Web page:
The National Air Traffic Controllers Association (NATCA) and the FAA walked away from the bargaining table on April 5, with the agency declaring an impasse and sending the dispute to Congress. A couple of weeks later NATCA’s well oiled publicity machine cranked out a release announcing, “NATCA accepts FAA’s public offer to return to bargaining table,” but an FAA spokesman said that the union was “grasping at straws.”
Aviation International News » May 2006
FractionAir is eliminating its Beech Diamond and Beechjet regional fractional programs to focus on its Hawker fractional jet management program. The Nashville-based company did not say why it took this action, nor did it answer queries seeking comment.
NBAA’s response was one of more than 170 comments (mostly supportive) filed about the Securities and Exchange Commission (SEC) rulemaking proposal to require more detailed reporting of top executive compensation, including such perks as personal use of corporate aircraft.
Jet fuel derived from coal successfully powered a Rolls-Royce T63 turboshaft engine recently at Pennsylvania State University. According to a Penn State scientist, tests have shown that the fuel mix can go to at least 75 percent coal and the end product meets or exceeds all specifications for JP8 and jet-A and has a higher flash point.
Business Aircraft Group plans to launch a “scheduled air shuttle” service between Cleveland Burke Lakefront Airport and several cities that are under consideration.
The Cleveland-based charter and management company added three Embraer Brasilia twin turboprops as a result of its recent purchase of the former Lakeland Air Transport in Sanford, Fla.
Roy Horridge, owner of grounded Houston-based Air Ambulance by B&C Flight Management, and William Sexton, a former mechanic and officer with the firm, were indicted last month for aircraft parts fraud and bank fraud.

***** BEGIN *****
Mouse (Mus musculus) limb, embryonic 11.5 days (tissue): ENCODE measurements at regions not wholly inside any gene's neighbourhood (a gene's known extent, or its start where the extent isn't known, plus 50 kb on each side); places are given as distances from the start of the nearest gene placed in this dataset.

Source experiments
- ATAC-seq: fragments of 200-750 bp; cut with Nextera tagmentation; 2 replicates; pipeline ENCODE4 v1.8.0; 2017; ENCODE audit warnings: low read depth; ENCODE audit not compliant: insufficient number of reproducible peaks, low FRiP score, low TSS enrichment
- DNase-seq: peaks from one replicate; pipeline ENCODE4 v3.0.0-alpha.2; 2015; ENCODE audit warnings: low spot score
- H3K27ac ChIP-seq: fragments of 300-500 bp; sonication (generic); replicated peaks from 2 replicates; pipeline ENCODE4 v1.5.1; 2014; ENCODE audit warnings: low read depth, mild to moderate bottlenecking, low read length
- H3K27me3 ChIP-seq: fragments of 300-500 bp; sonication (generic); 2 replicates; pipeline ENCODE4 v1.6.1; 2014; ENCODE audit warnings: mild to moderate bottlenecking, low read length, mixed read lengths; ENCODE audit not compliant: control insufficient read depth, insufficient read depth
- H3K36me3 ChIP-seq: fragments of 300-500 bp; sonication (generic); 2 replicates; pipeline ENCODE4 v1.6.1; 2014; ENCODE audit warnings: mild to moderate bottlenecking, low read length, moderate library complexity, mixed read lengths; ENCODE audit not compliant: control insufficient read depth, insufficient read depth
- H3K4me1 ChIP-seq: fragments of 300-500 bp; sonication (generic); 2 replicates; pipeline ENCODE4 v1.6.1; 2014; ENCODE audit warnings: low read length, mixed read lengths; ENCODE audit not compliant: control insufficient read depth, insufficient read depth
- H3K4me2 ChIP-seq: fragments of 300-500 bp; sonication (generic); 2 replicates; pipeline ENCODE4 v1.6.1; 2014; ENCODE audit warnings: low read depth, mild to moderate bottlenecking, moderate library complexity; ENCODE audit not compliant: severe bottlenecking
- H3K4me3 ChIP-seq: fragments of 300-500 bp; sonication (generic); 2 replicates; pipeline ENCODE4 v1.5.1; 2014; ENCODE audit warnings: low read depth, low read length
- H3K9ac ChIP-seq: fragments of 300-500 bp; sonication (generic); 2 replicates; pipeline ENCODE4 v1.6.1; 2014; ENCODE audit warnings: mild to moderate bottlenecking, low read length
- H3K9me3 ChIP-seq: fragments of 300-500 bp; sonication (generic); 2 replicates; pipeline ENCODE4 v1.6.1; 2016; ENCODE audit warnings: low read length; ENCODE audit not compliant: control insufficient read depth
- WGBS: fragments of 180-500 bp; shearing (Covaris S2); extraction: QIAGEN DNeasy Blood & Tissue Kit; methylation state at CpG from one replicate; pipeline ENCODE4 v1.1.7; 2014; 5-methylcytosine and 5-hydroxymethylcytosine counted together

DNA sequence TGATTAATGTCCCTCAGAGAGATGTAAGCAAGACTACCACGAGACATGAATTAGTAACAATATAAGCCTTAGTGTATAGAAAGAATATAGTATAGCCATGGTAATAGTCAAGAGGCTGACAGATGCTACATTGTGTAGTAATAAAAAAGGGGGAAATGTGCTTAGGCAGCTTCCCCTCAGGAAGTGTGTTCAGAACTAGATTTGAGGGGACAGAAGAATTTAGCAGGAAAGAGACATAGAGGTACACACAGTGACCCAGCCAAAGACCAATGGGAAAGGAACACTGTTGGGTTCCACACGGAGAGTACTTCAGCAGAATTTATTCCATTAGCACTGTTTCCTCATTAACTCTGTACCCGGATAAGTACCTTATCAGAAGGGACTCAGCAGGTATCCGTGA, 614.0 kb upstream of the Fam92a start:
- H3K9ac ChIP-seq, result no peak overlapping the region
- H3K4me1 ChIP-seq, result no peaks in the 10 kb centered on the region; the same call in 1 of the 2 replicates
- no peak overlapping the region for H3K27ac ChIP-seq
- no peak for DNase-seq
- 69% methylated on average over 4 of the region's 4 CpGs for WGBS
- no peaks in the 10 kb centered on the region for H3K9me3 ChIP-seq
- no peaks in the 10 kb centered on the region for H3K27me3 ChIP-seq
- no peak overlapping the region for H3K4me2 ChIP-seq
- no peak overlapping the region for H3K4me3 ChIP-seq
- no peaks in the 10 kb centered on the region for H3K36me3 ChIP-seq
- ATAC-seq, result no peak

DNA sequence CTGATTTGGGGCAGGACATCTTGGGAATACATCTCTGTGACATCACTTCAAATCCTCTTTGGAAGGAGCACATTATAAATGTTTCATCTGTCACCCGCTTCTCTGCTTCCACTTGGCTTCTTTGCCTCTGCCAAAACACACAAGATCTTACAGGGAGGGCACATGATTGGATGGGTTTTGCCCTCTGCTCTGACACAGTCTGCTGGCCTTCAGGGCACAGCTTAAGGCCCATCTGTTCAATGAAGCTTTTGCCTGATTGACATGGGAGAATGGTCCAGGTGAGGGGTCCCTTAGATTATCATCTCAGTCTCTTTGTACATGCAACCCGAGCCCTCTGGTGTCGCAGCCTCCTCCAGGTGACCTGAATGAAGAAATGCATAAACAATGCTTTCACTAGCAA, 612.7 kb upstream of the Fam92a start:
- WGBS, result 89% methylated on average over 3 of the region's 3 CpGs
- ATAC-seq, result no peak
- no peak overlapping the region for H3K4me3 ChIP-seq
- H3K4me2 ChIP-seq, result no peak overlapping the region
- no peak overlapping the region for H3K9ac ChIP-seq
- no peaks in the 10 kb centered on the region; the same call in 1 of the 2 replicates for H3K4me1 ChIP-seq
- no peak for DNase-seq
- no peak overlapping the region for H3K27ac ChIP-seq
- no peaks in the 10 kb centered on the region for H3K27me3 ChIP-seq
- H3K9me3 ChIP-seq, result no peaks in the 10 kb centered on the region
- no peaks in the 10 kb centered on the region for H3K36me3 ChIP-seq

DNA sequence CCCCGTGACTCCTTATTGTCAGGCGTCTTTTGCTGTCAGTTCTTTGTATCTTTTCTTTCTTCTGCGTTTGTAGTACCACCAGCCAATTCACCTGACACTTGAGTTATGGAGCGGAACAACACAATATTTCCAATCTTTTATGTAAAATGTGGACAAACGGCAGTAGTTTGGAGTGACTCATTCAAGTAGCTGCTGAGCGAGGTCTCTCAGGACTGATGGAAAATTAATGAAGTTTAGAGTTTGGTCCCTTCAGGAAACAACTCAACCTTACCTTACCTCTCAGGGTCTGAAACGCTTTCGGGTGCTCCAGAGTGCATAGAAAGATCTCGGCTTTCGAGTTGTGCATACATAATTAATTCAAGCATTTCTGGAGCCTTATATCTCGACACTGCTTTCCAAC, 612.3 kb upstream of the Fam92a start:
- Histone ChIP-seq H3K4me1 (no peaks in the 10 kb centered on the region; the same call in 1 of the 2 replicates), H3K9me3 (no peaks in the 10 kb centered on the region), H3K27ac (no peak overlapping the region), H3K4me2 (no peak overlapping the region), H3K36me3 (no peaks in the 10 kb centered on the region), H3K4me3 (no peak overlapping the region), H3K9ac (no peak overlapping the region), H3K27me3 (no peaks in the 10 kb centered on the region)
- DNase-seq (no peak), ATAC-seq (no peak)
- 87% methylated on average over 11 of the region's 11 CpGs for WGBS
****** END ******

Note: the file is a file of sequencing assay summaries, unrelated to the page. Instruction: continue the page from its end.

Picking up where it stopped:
Robert E. Breiling Associates of Boca Raton, Fla., has released its 2005 turbine business aircraft accident review. The 500-page report, available for $330, includes historical safety data as well as details of “each accident and incident reported worldwide” involving business jets, turboprops and turbine helicopters.
Developers converting the former Air Rice Airport near Katy, Texas, on Houston’s west side, to a business aviation facility now plan to call the airport Houston Executive instead of South Waller County, as announced last year. The new name “more accurately describes the location and purpose of the airport,” said Ron Henricksen of airport developer WCF.
The Senate Commerce, Science and Transportation Committee has passed a bill that would raise the age limit for airline pilots to 65 when the pilot is serving as a required pilot on a multicrew aircraft and the other pilot is younger than 60 years of age. The measure has been placed on the legislative calendar for a vote by the full Senate.
The first quarter of this year continued the downward trend in fatalities from turbine business aircraft accidents. According to safety analyst Robert E. Breiling Associates